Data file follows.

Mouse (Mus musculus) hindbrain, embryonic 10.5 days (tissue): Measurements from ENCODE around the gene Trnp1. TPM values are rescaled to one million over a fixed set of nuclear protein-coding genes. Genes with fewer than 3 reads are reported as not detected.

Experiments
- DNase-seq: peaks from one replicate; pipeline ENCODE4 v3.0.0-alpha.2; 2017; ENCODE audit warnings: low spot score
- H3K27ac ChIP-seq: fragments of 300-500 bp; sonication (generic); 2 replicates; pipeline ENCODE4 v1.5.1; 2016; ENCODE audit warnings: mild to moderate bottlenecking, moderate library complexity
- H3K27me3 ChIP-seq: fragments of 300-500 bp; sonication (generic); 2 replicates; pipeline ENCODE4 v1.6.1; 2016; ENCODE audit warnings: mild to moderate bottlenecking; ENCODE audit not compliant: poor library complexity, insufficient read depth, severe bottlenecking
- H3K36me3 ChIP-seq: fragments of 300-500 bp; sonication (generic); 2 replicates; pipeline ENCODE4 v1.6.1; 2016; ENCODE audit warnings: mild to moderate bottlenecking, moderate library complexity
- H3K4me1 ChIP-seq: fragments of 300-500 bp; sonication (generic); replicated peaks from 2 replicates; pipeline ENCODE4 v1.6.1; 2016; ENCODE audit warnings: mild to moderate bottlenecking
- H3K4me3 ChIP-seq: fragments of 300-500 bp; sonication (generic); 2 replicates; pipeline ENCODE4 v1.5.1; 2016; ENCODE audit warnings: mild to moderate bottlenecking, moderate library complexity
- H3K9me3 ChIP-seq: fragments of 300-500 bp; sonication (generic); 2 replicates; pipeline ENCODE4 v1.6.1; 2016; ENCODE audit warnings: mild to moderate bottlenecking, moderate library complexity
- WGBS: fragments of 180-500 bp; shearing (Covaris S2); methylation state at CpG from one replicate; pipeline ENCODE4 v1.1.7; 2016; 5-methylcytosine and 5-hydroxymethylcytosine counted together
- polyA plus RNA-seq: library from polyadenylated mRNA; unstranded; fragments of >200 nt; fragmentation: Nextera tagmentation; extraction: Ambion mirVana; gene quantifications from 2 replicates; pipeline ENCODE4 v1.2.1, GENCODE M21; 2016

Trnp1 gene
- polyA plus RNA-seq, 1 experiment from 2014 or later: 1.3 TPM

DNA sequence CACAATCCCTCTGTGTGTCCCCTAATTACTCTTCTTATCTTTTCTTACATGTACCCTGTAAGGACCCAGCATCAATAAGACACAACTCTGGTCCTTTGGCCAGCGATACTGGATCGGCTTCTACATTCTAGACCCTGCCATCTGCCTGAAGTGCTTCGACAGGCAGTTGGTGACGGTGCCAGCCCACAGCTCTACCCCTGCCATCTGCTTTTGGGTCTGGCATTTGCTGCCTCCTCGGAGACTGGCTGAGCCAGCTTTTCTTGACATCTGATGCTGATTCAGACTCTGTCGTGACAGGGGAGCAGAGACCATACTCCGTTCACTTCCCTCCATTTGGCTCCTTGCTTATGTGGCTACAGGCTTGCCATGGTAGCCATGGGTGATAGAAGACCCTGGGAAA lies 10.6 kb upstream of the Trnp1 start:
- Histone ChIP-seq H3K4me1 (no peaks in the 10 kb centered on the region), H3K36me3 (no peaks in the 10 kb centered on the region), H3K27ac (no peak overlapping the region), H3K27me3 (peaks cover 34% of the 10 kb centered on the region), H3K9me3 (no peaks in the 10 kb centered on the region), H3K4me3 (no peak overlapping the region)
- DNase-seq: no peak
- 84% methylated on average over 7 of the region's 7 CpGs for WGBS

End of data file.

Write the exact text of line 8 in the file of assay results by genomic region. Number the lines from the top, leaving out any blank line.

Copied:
- H3K4me3 ChIP-seq: fragments of 300-500 bp; sonication (generic); 2 replicates; pipeline ENCODE4 v1.5.1; 2016; ENCODE audit warnings: mild to moderate bottlenecking, moderate library complexity